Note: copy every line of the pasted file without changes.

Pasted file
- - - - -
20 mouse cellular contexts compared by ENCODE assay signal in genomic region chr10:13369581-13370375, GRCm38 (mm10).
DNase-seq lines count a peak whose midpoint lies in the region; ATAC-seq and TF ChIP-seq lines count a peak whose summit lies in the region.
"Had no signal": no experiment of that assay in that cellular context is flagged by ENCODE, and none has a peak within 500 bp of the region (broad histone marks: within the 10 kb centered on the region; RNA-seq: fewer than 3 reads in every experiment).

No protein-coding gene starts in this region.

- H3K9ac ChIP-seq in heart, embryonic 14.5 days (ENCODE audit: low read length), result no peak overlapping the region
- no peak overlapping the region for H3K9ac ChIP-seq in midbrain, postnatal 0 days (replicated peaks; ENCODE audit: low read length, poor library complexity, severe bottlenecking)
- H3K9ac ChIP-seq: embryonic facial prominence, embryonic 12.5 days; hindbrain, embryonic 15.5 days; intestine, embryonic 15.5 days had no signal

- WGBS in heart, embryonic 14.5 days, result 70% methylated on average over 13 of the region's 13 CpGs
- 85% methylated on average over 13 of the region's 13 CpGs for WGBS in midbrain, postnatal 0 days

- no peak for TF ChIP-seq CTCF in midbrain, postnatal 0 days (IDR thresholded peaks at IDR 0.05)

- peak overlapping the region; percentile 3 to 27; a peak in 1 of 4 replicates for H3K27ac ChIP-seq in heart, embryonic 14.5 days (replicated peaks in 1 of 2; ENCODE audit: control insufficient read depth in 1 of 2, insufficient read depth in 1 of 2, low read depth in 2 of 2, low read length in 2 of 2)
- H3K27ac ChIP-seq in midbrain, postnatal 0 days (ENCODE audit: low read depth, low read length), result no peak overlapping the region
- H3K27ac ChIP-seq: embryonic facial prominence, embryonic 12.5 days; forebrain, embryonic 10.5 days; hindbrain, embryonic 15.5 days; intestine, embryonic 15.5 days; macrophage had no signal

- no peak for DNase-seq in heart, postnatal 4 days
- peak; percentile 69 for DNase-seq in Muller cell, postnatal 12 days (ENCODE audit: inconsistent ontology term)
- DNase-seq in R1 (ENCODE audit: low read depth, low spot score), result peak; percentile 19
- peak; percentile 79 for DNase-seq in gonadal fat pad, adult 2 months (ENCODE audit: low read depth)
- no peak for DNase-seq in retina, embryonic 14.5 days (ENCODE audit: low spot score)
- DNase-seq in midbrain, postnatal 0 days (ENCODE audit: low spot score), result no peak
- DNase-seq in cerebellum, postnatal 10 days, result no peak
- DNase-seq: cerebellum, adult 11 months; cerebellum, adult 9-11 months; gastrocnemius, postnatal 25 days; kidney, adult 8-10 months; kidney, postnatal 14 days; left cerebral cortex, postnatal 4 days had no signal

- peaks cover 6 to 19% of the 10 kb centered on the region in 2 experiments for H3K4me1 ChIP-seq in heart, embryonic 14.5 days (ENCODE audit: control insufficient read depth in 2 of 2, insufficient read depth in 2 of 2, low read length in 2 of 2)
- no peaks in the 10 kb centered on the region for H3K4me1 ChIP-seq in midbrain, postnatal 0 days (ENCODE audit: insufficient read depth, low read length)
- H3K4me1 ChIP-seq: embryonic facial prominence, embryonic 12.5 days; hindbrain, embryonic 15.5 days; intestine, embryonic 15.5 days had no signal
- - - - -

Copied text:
20 mouse cellular contexts compared by ENCODE assay signal in genomic region chr10:13369581-13370375, GRCm38 (mm10).
DNase-seq lines count a peak whose midpoint lies in the region; ATAC-seq and TF ChIP-seq lines count a peak whose summit lies in the region.
"Had no signal": no experiment of that assay in that cellular context is flagged by ENCODE, and none has a peak within 500 bp of the region (broad histone marks: within the 10 kb centered on the region; RNA-seq: fewer than 3 reads in every experiment).

No protein-coding gene starts in this region.

- H3K9ac ChIP-seq in heart, embryonic 14.5 days (ENCODE audit: low read length), result no peak overlapping the region
- no peak overlapping the region for H3K9ac ChIP-seq in midbrain, postnatal 0 days (replicated peaks; ENCODE audit: low read length, poor library complexity, severe bottlenecking)
- H3K9ac ChIP-seq: embryonic facial prominence, embryonic 12.5 days; hindbrain, embryonic 15.5 days; intestine, embryonic 15.5 days had no signal

- WGBS in heart, embryonic 14.5 days, result 70% methylated on average over 13 of the region's 13 CpGs
- 85% methylated on average over 13 of the region's 13 CpGs for WGBS in midbrain, postnatal 0 days

- no peak for TF ChIP-seq CTCF in midbrain, postnatal 0 days (IDR thresholded peaks at IDR 0.05)

- peak overlapping the region; percentile 3 to 27; a peak in 1 of 4 replicates for H3K27ac ChIP-seq in heart, embryonic 14.5 days (replicated peaks in 1 of 2; ENCODE audit: control insufficient read depth in 1 of 2, insufficient read depth in 1 of 2, low read depth in 2 of 2, low read length in 2 of 2)
- H3K27ac ChIP-seq in midbrain, postnatal 0 days (ENCODE audit: low read depth, low read length), result no peak overlapping the region
- H3K27ac ChIP-seq: embryonic facial prominence, embryonic 12.5 days; forebrain, embryonic 10.5 days; hindbrain, embryonic 15.5 days; intestine, embryonic 15.5 days; macrophage had no signal

- no peak for DNase-seq in heart, postnatal 4 days
- peak; percentile 69 for DNase-seq in Muller cell, postnatal 12 days (ENCODE audit: inconsistent ontology term)
- DNase-seq in R1 (ENCODE audit: low read depth, low spot score), result peak; percentile 19
- peak; percentile 79 for DNase-seq in gonadal fat pad, adult 2 months (ENCODE audit: low read depth)
- no peak for DNase-seq in retina, embryonic 14.5 days (ENCODE audit: low spot score)
- DNase-seq in midbrain, postnatal 0 days (ENCODE audit: low spot score), result no peak
- DNase-seq in cerebellum, postnatal 10 days, result no peak
- DNase-seq: cerebellum, adult 11 months; cerebellum, adult 9-11 months; gastrocnemius, postnatal 25 days; kidney, adult 8-10 months; kidney, postnatal 14 days; left cerebral cortex, postnatal 4 days had no signal

- peaks cover 6 to 19% of the 10 kb centered on the region in 2 experiments for H3K4me1 ChIP-seq in heart, embryonic 14.5 days (ENCODE audit: control insufficient read depth in 2 of 2, insufficient read depth in 2 of 2, low read length in 2 of 2)
- no peaks in the 10 kb centered on the region for H3K4me1 ChIP-seq in midbrain, postnatal 0 days (ENCODE audit: insufficient read depth, low read length)
- H3K4me1 ChIP-seq: embryonic facial prominence, embryonic 12.5 days; hindbrain, embryonic 15.5 days; intestine, embryonic 15.5 days had no signal